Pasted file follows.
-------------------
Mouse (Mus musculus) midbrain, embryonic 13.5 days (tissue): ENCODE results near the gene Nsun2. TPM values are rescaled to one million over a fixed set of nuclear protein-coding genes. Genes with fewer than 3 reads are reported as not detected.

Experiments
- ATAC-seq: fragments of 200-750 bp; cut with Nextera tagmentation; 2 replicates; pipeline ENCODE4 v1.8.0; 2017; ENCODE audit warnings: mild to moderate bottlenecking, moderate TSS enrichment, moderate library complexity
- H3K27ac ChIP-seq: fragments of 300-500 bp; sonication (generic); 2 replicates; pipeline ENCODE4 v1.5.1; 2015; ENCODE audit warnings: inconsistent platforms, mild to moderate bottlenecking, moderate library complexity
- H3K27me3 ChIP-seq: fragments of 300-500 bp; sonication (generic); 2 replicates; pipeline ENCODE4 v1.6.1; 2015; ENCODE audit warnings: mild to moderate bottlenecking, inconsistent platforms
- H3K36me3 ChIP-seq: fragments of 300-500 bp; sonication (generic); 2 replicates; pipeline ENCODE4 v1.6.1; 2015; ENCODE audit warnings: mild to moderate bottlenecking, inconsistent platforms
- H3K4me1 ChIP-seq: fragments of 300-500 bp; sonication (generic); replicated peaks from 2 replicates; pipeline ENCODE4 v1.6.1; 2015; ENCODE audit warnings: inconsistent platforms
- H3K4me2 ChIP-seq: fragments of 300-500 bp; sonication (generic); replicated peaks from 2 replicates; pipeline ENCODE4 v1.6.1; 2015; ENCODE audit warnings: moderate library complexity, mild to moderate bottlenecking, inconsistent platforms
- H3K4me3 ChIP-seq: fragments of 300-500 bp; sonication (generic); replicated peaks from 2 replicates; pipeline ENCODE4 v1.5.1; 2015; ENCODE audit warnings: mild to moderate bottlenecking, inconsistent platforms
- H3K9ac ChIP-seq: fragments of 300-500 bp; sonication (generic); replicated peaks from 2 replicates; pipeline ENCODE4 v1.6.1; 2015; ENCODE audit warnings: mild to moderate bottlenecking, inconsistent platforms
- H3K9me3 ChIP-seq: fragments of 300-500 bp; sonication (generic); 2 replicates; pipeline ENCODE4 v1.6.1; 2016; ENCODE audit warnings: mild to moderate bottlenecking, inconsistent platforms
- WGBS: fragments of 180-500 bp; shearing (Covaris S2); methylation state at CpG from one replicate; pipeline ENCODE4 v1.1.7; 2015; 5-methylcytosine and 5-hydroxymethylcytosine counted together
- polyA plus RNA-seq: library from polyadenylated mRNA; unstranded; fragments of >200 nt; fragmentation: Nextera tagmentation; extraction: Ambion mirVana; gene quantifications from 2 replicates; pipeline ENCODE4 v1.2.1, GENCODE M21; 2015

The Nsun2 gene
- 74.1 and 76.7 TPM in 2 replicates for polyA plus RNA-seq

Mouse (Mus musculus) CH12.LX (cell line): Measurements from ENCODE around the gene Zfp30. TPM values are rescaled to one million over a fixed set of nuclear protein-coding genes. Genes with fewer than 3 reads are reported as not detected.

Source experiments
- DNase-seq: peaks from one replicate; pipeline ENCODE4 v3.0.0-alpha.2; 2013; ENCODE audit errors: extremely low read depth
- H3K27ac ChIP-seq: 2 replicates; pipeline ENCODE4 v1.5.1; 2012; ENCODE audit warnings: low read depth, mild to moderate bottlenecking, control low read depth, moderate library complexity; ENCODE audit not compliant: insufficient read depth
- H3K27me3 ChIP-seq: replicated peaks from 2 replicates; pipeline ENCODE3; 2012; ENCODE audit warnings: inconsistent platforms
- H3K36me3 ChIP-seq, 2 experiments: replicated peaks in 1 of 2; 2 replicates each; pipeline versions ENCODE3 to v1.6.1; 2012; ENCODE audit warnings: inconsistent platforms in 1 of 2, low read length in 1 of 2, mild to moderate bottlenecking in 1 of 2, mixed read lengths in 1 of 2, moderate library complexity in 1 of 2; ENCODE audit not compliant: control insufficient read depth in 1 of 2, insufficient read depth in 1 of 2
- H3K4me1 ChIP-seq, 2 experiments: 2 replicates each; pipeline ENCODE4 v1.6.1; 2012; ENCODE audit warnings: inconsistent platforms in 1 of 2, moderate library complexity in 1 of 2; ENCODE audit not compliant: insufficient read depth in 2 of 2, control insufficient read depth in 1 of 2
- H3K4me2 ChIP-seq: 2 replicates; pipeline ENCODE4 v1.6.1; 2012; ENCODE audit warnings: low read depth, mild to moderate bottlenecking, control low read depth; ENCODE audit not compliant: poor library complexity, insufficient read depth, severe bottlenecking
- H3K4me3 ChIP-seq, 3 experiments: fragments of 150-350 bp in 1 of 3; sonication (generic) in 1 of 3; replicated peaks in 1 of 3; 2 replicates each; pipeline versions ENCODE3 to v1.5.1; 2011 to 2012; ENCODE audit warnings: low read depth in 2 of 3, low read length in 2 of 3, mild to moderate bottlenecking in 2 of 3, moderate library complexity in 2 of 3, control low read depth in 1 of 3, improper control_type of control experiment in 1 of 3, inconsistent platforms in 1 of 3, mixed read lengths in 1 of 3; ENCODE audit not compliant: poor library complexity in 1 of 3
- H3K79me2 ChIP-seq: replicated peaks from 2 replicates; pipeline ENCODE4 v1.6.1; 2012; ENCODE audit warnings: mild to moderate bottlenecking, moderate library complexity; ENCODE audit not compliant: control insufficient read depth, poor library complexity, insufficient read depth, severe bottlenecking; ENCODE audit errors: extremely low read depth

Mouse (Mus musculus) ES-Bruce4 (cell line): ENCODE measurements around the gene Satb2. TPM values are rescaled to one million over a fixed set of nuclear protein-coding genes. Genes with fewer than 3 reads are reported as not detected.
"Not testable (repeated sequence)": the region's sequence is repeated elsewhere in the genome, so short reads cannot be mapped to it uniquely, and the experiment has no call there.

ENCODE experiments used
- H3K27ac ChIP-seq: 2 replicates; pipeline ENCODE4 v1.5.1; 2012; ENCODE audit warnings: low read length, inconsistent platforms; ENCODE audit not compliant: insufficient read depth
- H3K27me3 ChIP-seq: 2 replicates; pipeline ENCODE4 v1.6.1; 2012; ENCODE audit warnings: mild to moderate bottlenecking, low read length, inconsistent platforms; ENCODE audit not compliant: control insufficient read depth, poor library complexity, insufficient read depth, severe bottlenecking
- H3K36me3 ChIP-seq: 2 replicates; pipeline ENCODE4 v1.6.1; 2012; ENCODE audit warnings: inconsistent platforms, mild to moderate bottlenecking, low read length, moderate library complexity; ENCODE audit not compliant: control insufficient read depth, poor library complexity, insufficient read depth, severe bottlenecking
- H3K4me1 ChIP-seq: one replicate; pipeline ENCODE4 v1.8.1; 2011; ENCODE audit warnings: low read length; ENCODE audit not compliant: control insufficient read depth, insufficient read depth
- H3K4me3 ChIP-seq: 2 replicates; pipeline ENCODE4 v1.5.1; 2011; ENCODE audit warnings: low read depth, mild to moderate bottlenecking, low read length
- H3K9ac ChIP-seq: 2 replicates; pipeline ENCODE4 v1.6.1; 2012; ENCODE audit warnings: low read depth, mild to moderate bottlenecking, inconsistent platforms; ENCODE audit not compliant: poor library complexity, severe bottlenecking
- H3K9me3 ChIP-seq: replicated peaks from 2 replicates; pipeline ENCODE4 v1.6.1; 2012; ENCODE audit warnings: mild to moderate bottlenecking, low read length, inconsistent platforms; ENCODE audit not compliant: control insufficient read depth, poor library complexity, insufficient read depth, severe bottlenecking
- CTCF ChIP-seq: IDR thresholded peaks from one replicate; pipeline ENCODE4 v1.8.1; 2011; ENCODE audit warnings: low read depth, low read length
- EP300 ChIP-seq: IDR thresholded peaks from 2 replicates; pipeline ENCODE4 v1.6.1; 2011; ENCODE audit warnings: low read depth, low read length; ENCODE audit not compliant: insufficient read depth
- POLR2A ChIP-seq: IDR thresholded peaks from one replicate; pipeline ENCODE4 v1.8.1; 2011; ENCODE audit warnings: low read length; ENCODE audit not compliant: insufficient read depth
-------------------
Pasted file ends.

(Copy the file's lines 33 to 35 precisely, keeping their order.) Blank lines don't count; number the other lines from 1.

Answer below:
- H3K4me3 ChIP-seq: 2 replicates; pipeline ENCODE4 v1.5.1; 2011; ENCODE audit warnings: low read depth, mild to moderate bottlenecking, low read length
- H3K9ac ChIP-seq: 2 replicates; pipeline ENCODE4 v1.6.1; 2012; ENCODE audit warnings: low read depth, mild to moderate bottlenecking, inconsistent platforms; ENCODE audit not compliant: poor library complexity, severe bottlenecking
- H3K9me3 ChIP-seq: replicated peaks from 2 replicates; pipeline ENCODE4 v1.6.1; 2012; ENCODE audit warnings: mild to moderate bottlenecking, low read length, inconsistent platforms; ENCODE audit not compliant: control insufficient read depth, poor library complexity, insufficient read depth, severe bottlenecking